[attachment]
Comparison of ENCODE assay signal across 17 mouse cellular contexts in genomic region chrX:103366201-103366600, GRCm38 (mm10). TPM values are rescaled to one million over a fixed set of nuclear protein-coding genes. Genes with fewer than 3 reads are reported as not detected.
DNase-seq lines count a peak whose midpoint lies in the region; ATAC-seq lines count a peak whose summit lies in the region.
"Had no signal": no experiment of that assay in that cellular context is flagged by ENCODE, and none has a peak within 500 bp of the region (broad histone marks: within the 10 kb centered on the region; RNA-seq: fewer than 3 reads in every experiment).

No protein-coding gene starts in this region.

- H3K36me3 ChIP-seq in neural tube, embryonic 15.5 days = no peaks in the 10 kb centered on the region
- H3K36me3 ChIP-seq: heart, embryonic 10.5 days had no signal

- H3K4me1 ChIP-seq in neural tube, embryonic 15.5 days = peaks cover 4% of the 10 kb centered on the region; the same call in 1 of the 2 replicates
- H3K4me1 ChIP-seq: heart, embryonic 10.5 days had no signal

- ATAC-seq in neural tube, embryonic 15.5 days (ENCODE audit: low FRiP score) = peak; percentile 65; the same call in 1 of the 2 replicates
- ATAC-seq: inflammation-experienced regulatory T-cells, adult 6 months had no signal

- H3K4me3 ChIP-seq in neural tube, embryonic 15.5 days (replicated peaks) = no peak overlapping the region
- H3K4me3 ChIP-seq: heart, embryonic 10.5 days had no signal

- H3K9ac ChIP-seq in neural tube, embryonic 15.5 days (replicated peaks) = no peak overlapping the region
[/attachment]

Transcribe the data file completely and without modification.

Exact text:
Comparison of ENCODE assay signal across 17 mouse cellular contexts in genomic region chrX:103366201-103366600, GRCm38 (mm10). TPM values are rescaled to one million over a fixed set of nuclear protein-coding genes. Genes with fewer than 3 reads are reported as not detected.
DNase-seq lines count a peak whose midpoint lies in the region; ATAC-seq lines count a peak whose summit lies in the region.
"Had no signal": no experiment of that assay in that cellular context is flagged by ENCODE, and none has a peak within 500 bp of the region (broad histone marks: within the 10 kb centered on the region; RNA-seq: fewer than 3 reads in every experiment).

No protein-coding gene starts in this region.

- H3K36me3 ChIP-seq in neural tube, embryonic 15.5 days = no peaks in the 10 kb centered on the region
- H3K36me3 ChIP-seq: heart, embryonic 10.5 days had no signal

- H3K4me1 ChIP-seq in neural tube, embryonic 15.5 days = peaks cover 4% of the 10 kb centered on the region; the same call in 1 of the 2 replicates
- H3K4me1 ChIP-seq: heart, embryonic 10.5 days had no signal

- ATAC-seq in neural tube, embryonic 15.5 days (ENCODE audit: low FRiP score) = peak; percentile 65; the same call in 1 of the 2 replicates
- ATAC-seq: inflammation-experienced regulatory T-cells, adult 6 months had no signal

- H3K4me3 ChIP-seq in neural tube, embryonic 15.5 days (replicated peaks) = no peak overlapping the region
- H3K4me3 ChIP-seq: heart, embryonic 10.5 days had no signal

- H3K9ac ChIP-seq in neural tube, embryonic 15.5 days (replicated peaks) = no peak overlapping the region